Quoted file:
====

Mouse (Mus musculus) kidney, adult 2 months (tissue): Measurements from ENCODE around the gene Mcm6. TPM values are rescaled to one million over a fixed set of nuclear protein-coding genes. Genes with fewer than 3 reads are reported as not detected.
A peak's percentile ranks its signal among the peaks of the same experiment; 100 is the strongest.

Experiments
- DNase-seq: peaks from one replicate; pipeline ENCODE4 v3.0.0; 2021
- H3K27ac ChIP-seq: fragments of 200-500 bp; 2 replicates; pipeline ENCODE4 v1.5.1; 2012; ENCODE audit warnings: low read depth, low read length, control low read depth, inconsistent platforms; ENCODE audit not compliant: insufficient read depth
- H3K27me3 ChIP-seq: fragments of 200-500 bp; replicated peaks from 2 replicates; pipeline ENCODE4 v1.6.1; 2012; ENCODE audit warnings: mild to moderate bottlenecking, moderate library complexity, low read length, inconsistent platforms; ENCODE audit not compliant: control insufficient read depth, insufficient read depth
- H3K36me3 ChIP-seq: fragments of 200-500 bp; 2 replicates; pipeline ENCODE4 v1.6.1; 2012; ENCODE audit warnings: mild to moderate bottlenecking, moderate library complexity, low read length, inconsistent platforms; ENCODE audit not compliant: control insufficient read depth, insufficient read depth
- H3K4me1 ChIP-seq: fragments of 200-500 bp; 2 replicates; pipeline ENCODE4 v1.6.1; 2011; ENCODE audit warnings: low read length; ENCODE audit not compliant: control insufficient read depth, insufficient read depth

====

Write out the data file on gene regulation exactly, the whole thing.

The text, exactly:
Mouse (Mus musculus) kidney, adult 2 months (tissue): Measurements from ENCODE around the gene Mcm6. TPM values are rescaled to one million over a fixed set of nuclear protein-coding genes. Genes with fewer than 3 reads are reported as not detected.
A peak's percentile ranks its signal among the peaks of the same experiment; 100 is the strongest.

Experiments
- DNase-seq: peaks from one replicate; pipeline ENCODE4 v3.0.0; 2021
- H3K27ac ChIP-seq: fragments of 200-500 bp; 2 replicates; pipeline ENCODE4 v1.5.1; 2012; ENCODE audit warnings: low read depth, low read length, control low read depth, inconsistent platforms; ENCODE audit not compliant: insufficient read depth
- H3K27me3 ChIP-seq: fragments of 200-500 bp; replicated peaks from 2 replicates; pipeline ENCODE4 v1.6.1; 2012; ENCODE audit warnings: mild to moderate bottlenecking, moderate library complexity, low read length, inconsistent platforms; ENCODE audit not compliant: control insufficient read depth, insufficient read depth
- H3K36me3 ChIP-seq: fragments of 200-500 bp; 2 replicates; pipeline ENCODE4 v1.6.1; 2012; ENCODE audit warnings: mild to moderate bottlenecking, moderate library complexity, low read length, inconsistent platforms; ENCODE audit not compliant: control insufficient read depth, insufficient read depth
- H3K4me1 ChIP-seq: fragments of 200-500 bp; 2 replicates; pipeline ENCODE4 v1.6.1; 2011; ENCODE audit warnings: low read length; ENCODE audit not compliant: control insufficient read depth, insufficient read depth